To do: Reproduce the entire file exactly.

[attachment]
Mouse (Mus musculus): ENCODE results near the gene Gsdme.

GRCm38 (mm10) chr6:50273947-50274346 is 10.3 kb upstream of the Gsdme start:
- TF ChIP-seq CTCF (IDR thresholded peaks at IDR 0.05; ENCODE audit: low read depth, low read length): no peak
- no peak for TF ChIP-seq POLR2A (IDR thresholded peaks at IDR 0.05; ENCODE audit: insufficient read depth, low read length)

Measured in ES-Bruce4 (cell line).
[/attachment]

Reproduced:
Mouse (Mus musculus): ENCODE results near the gene Gsdme.

GRCm38 (mm10) chr6:50273947-50274346 is 10.3 kb upstream of the Gsdme start:
- TF ChIP-seq CTCF (IDR thresholded peaks at IDR 0.05; ENCODE audit: low read depth, low read length): no peak
- no peak for TF ChIP-seq POLR2A (IDR thresholded peaks at IDR 0.05; ENCODE audit: insufficient read depth, low read length)

Measured in ES-Bruce4 (cell line).